There is good use of the music tracks, although I am not as keen on the ‘Emo’ flavour of this film’s soundtrack as I was in the first. Having said that, Roslyn by Bon Iver and St Vincent is on high rotation at our house right now.
I want to chat about the Jacob and the Puppy people. Actually I like Jacob full stop (does the make me ‘Team Jacob’? Spare me!!). I liked the contrast of the light, life and warmth of the tribe and the wolves to the sterility and coldness of the vampires. Unfortunately, we again stray into questionable moral territory with this whole implied permission for violence towards women; Emily and the scars because Sam ‘lost it’ and she was too close. And the threatening ‘Sam doesn’t like it when you stare at Emily’. Oh dear… I’m holding my face again in that ‘Munch’s Scream’ like manner.
However, on another level, I am so relieved because Jacob has just informed me that I am actually turning into a werewolf. All the clues were there and I never realised. The elevated body temperature, rage spells, sprouting hair in all the wrong places. Oh, I know those doctors are telling me that I have menopause… but they are soooooo wrong… they just better not make me angry!!!!!!!!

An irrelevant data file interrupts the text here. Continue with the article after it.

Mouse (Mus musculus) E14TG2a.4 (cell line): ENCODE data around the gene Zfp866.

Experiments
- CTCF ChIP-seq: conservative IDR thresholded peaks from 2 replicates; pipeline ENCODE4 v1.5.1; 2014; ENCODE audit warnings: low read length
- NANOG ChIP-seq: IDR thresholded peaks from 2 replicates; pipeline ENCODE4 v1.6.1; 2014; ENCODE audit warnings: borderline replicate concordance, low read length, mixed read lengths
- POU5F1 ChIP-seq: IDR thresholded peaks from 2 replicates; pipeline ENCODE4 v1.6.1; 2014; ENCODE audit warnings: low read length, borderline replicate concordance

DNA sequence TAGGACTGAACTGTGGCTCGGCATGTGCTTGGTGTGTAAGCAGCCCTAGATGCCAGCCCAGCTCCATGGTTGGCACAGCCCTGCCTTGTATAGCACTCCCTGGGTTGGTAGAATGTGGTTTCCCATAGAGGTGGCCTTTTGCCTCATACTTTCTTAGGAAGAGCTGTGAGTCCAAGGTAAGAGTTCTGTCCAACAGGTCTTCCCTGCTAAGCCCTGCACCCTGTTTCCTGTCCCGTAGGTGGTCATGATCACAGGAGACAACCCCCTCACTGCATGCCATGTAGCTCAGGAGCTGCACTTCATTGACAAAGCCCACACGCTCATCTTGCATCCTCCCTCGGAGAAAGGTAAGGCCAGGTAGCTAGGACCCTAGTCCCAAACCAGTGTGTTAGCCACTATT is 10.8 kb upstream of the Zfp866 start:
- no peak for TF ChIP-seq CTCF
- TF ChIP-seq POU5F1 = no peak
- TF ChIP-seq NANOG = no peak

We finally come full circle and meet up with our introductory monologue climax at the dance studio… Sorry, I mean sunny Italy. – Hey, if they can ‘cut and paste’, so can I!! – The pivotal ‘Edward Sparkles in Public scene”… What a sinful waste of Tuscany!!!
I rather like the lift entry into the Italian Offices of ‘Volturi, Sheen and Fanning’; however I fail to understand why the elevator muzak was playing a German and not Italian Opera (there’s that intellectualism jumping up and waving again). Mind you, The Girl From Ipanema would never do, no one there is Tanned or Young.
So, Dakota Fanning who is thrilled to be in this movie because apparently she is such a big fan, and is so busy suppressing the urge to go ‘squeeee!!!’ that she quite forgot to act. Mind you she got to ‘cruel-scrunch’ Edward, so she was probably quite content.
Then we have Michael Sheen, now effectively batting for the other team. I think he makes a much better werewolf (Underworld 1 & 3), but then it would appear I am biased towards the puppy people at this point.
But what philosophically appalled me was the Cullen house meeting to ‘vote’ on Bella being made into a vampire i.e. ‘when are you going to kill me and who’s going to do it?’ Rosalie and Edward are the only ones with any moral centre here. And then ‘we’ll do it after graduation so it won’t be too hard on Charlie’… We are talking about a murder here, not going on holiday and who’ll be driving. But apparently everything is okay because Edward proposes marriage, Bella gasps (we choke and gag) and the film cuts to black and credits.
And so we carefully place our polished Poo-dora bead back upon that strand that represents hours of your life that you will never get back.
As HAL would say’ I’m afraid, Dave. Dave, my mind is going. There is no question about it. I can feel it!
– Robyn Smith
Robyn is currently watching “The Twilight Saga: Eclipse” and we are starting to fear for for her sanity. If you enjoyed her column make sure you leave her a comment below.
Read Part 1 – Polishing The Turd That Is The Twilight Saga Part 1